On March 23, 1868, the first foreign steamship docked at the new immigration pier at Locust Point. A momentous occasion at the time, and historically, the arrival of appropriately named SS Baltimore from Bremen, Germany was greeted with a canon salute as it passed Fort McHenry and a parade down Broadway.
This Saturday, the B&O Railroad Museum and the Baltimore Immigration Museum will be jointly celebrating the occasion. A purchased ticket to the B&O Railroad Museum in Southwest Baltimore includes the unveiling of a new commemorative panel marking the historic occasion, a luncheon, and two speakers—B&O curator Harrison Van Waes and Balitmore Immigration Museum co-founder Nick Fessenden. That event kicks off at 11 a.m.
The day’s program concludes with an open house at the Baltimore Immigration Museum in Locust Point, which will be open, free of charge, from 2-5 p.m.
The Baltimore Immigration Museum, which opened in 2016, is located in the historic Immigration House at 1308 Beason Street. Built in 1904 in connection with the former immigrant German church next door, the original Immigration House took in “newly arrived European immigrants who needed temporary housing before moving on to their final destinations or finding work and permanent housing in Baltimore,” according to the museum’s website.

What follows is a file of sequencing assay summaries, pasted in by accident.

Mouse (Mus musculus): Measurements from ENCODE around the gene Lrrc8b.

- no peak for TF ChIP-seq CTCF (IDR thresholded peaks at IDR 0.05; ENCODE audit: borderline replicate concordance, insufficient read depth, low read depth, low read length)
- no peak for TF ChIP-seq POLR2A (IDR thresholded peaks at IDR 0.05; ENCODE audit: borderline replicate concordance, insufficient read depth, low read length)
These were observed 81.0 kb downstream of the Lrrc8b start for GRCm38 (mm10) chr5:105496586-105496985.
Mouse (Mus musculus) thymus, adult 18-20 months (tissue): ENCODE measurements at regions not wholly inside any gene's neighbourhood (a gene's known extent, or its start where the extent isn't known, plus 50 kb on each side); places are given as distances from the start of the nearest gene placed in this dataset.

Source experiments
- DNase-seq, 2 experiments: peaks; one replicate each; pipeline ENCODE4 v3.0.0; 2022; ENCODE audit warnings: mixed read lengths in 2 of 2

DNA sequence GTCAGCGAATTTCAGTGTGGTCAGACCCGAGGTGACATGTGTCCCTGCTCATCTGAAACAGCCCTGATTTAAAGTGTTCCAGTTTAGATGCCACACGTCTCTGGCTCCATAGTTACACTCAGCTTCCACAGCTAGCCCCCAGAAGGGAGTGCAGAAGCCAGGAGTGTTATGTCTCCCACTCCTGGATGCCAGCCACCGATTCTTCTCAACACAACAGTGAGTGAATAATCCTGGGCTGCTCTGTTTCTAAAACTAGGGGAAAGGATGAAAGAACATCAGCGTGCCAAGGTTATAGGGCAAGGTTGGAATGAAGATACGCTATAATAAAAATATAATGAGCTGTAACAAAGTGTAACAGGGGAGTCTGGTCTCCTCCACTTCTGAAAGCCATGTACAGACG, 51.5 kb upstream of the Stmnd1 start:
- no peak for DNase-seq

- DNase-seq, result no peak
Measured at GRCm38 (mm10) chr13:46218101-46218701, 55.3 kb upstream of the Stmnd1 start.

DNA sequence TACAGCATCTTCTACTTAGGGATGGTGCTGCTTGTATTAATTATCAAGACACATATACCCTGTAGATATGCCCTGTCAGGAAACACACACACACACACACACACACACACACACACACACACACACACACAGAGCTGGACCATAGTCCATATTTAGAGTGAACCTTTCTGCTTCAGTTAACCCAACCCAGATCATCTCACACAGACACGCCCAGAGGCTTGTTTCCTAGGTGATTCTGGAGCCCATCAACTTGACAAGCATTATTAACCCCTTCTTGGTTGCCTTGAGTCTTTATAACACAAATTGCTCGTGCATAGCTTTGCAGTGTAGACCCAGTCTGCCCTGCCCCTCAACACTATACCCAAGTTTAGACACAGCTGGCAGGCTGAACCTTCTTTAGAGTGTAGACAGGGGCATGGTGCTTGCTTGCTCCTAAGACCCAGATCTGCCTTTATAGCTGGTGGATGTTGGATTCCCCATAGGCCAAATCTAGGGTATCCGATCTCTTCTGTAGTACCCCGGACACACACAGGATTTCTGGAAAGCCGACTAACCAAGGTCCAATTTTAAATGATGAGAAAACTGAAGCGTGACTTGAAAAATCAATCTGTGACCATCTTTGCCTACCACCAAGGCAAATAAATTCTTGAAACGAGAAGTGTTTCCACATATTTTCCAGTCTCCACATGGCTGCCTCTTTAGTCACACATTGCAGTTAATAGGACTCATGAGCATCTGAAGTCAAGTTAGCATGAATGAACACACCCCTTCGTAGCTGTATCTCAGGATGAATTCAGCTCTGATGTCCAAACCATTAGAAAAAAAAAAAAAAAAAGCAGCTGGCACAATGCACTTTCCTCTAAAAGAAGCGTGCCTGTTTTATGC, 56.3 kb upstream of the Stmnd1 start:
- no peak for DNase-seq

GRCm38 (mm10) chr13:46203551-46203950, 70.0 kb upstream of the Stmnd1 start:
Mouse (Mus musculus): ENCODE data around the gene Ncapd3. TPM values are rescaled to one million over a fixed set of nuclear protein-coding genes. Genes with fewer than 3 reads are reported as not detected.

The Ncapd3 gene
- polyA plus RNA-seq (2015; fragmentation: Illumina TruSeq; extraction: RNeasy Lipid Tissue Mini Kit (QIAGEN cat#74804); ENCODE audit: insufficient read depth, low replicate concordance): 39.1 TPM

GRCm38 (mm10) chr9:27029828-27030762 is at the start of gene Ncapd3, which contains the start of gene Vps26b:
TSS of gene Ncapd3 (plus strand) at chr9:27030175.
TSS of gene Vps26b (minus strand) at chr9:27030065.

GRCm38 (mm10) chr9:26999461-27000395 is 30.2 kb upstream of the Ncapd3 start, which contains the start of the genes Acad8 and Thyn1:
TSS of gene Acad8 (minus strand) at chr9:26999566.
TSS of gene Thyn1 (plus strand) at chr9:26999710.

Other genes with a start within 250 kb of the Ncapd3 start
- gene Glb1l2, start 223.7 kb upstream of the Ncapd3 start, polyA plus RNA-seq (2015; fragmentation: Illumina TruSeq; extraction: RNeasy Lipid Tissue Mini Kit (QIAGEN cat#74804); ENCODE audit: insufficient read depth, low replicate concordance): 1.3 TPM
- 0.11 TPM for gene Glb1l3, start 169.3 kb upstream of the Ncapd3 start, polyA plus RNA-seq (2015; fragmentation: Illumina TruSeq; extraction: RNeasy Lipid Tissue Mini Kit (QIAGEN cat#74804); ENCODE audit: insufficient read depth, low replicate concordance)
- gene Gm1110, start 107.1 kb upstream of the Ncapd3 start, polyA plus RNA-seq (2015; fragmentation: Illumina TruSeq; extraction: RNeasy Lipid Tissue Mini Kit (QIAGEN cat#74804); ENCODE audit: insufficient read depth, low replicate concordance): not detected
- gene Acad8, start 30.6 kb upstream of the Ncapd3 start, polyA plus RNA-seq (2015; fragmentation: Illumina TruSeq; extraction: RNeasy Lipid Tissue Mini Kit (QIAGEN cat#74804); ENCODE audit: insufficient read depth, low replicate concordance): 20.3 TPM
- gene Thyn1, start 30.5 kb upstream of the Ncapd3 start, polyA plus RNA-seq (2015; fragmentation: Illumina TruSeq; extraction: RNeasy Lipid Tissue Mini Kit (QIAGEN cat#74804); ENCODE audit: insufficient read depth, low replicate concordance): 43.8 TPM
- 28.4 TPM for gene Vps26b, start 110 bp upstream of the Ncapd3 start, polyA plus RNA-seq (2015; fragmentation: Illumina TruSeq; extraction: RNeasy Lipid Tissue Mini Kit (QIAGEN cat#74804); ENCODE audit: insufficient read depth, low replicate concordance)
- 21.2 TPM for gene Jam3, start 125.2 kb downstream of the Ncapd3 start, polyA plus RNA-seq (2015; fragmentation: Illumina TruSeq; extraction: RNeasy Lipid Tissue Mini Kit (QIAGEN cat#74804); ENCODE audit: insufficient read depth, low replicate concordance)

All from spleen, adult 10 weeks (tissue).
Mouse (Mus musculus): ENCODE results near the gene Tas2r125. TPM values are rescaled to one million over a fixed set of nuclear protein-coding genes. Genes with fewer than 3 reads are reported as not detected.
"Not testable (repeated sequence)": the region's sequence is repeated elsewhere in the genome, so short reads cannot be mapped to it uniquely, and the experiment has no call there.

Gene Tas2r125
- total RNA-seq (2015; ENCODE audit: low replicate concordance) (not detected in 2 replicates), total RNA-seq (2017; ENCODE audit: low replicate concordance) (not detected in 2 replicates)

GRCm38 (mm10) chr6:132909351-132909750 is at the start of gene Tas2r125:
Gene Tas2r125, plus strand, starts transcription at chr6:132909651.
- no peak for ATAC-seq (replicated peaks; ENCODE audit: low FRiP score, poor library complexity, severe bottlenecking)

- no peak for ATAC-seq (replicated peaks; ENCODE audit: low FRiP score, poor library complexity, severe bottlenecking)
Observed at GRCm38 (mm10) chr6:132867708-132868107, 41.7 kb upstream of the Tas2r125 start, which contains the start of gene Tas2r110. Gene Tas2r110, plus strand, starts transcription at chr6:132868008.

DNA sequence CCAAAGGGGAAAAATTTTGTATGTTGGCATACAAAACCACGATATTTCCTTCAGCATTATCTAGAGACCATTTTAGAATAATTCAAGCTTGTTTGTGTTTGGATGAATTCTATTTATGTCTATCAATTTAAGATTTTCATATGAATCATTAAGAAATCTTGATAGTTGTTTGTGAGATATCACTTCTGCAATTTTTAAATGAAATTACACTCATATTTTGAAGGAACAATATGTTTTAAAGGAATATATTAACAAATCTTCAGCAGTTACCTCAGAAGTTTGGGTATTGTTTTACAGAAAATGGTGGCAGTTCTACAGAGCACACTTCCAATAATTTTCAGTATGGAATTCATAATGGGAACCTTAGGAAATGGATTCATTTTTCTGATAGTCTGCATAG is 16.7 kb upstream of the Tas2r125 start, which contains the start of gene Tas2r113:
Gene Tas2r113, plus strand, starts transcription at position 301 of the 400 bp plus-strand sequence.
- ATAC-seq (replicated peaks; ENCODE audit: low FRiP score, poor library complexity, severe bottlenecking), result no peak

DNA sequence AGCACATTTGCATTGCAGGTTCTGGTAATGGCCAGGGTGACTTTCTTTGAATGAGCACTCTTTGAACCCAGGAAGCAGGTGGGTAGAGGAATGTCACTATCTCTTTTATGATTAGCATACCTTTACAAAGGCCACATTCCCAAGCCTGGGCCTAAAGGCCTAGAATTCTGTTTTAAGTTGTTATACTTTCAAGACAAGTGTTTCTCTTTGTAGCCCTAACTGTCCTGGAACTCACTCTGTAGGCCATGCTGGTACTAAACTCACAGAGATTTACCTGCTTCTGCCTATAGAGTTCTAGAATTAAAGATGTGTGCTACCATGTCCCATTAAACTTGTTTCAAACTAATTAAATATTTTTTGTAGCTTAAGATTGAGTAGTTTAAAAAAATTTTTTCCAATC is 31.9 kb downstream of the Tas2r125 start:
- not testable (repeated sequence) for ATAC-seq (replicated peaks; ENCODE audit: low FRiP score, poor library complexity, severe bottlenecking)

The Immigration Museum documents the city’s 19th- and early 20th-century immigration story as well as chronicling the different ethnic groups who began their American journey at the Locust Point immigration piers. The Baltimore Immigration Museum will also be open Sunday from 1-4 p.m.
In our cover story last month, “City of Immigrants,” Baltimore magazine told the story of our immigrants’ historic—and current—struggles and successes.
Until the outbreak of World War I, the regular arrival of Norddeutscher Lloyd ships—loaded with Central and Eastern European Germans, Poles, Russians, Jews, Lithuanians, Czechs, Slovaks, Bohemians, Austrians, and Ukrainians—would forever alter the city’s course and character. From the opening of the Locust Point piers until they closed in 1914, some 1.2 million European immigrants entered Baltimore’s Ellis Island, making the city the third busiest port of entry in the U.S. and the busiest below the Mason-Dixon line.
“To understand the development of Baltimore,” local historian Wayne Schaumburg says, “you have to know about those piers and the influx of immigrants there who built the city’s ethnic neighborhoods around the harbor.”